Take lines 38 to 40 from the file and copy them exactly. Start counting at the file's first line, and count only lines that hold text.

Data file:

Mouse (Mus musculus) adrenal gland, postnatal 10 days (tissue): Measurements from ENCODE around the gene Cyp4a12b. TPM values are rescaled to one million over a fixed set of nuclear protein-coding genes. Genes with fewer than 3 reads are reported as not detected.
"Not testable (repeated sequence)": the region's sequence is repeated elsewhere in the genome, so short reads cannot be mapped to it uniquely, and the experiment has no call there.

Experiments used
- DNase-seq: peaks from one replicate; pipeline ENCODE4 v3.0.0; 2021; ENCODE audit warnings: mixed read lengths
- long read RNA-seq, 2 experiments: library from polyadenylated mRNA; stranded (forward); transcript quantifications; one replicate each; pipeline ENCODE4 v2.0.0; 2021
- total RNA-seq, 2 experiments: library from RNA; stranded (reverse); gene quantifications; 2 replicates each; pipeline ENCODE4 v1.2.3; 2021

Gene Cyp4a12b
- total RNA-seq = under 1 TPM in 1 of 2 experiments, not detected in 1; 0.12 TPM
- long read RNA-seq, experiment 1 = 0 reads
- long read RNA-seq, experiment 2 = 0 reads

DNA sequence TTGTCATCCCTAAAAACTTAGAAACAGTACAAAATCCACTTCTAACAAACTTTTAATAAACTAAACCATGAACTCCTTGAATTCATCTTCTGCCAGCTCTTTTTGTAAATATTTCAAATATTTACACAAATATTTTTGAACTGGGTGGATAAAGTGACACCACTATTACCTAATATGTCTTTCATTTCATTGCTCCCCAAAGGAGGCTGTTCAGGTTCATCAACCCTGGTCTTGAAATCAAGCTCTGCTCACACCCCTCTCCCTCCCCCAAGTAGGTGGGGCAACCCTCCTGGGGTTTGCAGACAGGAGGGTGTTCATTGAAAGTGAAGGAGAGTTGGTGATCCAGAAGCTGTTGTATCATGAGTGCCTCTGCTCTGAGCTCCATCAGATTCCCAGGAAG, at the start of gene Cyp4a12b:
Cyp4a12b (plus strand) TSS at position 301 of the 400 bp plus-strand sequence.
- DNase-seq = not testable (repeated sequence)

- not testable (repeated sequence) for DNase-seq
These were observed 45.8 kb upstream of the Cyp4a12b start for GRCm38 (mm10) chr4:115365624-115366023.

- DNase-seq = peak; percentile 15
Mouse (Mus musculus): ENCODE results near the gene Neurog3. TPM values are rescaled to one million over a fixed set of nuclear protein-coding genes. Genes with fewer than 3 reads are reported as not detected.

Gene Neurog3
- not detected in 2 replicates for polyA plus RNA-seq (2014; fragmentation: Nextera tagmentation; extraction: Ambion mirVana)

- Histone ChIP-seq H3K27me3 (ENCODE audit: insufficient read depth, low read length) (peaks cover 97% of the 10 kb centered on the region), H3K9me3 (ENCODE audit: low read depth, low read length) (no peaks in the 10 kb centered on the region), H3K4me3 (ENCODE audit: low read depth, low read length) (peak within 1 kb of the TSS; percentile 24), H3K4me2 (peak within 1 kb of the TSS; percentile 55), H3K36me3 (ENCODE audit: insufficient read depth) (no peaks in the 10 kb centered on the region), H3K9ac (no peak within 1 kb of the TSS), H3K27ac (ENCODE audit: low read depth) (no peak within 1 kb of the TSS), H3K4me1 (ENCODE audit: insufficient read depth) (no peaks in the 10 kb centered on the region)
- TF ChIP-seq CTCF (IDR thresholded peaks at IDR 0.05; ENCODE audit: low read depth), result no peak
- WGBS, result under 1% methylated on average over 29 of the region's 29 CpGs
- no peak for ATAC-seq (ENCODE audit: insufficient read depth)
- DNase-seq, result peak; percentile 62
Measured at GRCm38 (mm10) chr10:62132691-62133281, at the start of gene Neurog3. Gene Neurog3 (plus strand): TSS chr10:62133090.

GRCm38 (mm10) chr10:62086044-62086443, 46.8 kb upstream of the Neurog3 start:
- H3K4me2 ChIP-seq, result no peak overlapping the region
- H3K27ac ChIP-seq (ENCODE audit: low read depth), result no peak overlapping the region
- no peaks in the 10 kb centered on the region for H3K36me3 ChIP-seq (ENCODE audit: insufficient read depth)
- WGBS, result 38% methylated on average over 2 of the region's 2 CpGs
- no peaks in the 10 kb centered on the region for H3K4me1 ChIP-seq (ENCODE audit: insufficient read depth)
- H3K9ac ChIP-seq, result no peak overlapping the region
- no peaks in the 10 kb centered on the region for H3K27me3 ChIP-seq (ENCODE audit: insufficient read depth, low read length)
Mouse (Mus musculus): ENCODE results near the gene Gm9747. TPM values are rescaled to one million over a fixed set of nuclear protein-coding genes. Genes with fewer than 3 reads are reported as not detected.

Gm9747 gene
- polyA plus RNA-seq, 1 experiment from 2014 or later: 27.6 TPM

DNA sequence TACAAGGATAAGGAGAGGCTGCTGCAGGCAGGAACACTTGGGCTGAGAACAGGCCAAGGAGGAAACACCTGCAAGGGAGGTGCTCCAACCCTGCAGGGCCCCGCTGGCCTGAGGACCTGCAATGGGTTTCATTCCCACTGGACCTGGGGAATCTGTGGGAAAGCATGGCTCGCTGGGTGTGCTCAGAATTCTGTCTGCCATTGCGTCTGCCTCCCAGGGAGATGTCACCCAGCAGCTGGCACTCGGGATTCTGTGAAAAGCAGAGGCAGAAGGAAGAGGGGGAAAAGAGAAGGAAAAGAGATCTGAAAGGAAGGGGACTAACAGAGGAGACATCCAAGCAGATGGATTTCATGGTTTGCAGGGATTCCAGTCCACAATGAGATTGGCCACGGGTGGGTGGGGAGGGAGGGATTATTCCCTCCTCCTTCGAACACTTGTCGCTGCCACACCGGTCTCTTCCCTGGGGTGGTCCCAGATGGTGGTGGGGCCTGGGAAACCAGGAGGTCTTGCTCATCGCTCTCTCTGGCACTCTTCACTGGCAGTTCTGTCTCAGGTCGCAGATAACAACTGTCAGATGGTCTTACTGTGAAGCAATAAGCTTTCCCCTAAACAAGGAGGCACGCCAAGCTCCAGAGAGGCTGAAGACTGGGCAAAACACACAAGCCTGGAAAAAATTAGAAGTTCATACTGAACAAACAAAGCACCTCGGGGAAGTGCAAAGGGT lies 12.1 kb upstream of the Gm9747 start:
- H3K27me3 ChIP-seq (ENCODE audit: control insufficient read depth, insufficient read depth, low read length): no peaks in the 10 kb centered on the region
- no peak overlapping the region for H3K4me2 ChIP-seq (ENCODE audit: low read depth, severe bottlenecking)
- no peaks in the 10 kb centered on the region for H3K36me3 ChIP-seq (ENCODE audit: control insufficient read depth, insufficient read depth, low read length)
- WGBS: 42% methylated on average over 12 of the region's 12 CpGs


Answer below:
- H3K27me3 ChIP-seq (ENCODE audit: control insufficient read depth, insufficient read depth, low read length): no peaks in the 10 kb centered on the region
- no peak overlapping the region for H3K4me2 ChIP-seq (ENCODE audit: low read depth, severe bottlenecking)
- no peaks in the 10 kb centered on the region for H3K36me3 ChIP-seq (ENCODE audit: control insufficient read depth, insufficient read depth, low read length)